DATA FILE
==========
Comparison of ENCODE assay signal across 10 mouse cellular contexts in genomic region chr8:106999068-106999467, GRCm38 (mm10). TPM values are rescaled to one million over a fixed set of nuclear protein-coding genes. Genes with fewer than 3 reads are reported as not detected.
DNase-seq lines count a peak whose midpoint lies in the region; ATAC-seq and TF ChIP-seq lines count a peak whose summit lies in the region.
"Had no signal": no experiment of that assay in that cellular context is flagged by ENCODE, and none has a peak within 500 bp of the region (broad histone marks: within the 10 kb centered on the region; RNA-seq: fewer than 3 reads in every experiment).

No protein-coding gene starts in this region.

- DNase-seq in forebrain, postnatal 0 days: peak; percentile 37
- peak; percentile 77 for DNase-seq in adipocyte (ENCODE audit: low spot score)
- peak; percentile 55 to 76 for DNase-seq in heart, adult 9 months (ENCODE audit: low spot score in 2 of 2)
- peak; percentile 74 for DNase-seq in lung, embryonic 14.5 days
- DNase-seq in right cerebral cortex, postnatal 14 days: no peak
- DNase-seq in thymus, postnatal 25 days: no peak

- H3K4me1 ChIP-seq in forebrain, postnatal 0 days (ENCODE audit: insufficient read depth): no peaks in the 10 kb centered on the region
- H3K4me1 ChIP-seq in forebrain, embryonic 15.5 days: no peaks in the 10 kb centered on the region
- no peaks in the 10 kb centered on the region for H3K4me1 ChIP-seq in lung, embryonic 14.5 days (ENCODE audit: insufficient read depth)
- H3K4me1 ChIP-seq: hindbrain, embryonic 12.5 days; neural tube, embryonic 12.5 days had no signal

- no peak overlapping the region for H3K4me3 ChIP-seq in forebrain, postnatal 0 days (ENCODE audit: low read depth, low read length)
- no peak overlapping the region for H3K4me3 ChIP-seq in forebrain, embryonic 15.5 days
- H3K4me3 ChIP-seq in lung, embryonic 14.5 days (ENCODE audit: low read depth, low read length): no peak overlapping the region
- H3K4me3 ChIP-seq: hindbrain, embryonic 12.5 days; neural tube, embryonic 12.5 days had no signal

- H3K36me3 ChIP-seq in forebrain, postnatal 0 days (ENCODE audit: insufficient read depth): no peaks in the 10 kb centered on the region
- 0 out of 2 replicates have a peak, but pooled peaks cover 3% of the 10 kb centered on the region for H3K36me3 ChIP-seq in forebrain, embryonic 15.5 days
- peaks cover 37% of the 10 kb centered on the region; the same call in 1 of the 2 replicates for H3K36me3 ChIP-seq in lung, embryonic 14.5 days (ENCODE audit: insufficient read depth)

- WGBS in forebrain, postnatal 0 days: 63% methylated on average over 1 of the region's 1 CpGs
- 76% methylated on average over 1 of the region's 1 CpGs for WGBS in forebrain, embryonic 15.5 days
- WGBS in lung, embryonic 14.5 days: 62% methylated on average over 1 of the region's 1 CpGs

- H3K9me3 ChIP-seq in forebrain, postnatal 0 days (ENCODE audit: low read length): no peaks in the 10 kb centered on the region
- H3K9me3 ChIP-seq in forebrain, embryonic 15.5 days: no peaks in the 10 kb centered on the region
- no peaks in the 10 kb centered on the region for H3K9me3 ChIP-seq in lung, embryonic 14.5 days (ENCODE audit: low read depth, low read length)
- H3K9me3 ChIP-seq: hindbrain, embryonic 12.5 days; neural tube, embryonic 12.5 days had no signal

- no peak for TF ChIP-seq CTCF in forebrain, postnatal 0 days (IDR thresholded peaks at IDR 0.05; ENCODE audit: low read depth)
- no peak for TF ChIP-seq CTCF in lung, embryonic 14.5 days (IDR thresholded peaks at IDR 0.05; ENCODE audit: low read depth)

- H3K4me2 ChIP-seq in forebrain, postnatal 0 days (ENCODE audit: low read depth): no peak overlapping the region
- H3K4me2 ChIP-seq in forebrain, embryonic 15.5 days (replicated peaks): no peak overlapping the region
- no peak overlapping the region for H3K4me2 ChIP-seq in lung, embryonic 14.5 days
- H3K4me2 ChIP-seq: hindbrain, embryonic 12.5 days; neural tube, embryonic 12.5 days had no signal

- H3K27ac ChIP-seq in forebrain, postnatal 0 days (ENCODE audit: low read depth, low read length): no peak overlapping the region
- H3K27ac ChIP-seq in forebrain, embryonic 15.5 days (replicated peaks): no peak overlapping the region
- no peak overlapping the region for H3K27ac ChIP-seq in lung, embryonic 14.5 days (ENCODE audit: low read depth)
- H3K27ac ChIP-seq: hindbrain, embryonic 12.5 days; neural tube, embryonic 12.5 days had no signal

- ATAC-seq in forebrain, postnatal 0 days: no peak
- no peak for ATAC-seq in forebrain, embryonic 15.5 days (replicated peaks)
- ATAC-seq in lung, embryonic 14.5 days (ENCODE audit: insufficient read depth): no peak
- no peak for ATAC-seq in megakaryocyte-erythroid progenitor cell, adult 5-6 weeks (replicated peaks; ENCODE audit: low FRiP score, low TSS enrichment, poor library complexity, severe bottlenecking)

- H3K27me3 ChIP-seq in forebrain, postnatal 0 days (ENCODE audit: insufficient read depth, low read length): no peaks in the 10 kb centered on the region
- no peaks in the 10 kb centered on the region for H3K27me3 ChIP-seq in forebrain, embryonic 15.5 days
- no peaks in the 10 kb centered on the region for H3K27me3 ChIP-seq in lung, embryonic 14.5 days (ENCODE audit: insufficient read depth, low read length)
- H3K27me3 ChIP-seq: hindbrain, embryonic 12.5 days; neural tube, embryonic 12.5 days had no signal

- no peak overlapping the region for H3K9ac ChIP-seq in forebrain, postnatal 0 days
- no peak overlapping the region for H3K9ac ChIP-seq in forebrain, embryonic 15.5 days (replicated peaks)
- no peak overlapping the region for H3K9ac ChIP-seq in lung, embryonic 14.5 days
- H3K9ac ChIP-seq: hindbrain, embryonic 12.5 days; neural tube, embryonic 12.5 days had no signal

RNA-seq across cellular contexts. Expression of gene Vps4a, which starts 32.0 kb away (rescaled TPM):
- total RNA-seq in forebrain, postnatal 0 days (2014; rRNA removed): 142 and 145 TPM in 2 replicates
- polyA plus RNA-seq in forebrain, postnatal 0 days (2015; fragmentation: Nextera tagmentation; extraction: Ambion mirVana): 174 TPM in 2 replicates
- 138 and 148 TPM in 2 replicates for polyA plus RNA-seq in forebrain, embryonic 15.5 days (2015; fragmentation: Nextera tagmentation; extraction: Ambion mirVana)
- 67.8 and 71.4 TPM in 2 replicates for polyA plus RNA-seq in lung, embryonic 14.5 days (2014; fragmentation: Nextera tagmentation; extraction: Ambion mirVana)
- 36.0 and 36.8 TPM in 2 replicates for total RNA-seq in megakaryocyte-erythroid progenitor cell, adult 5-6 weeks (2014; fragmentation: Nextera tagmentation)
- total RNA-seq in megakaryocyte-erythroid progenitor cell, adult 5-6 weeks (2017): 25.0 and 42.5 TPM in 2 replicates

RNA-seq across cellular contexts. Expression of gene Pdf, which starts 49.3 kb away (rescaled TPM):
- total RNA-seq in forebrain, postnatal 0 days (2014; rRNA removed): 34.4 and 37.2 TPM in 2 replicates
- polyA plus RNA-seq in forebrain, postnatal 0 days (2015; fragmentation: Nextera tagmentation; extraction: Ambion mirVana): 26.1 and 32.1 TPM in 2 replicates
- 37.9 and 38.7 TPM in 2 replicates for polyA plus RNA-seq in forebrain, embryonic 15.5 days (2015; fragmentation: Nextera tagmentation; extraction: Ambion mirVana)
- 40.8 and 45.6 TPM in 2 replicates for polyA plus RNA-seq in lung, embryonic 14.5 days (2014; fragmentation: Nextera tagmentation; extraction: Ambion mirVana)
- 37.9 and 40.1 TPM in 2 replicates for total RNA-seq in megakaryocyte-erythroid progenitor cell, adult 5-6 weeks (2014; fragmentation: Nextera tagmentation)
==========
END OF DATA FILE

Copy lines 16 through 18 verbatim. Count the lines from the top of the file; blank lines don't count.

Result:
- no peak overlapping the region for H3K4me3 ChIP-seq in forebrain, embryonic 15.5 days
- H3K4me3 ChIP-seq in lung, embryonic 14.5 days (ENCODE audit: low read depth, low read length): no peak overlapping the region
- H3K4me3 ChIP-seq: hindbrain, embryonic 12.5 days; neural tube, embryonic 12.5 days had no signal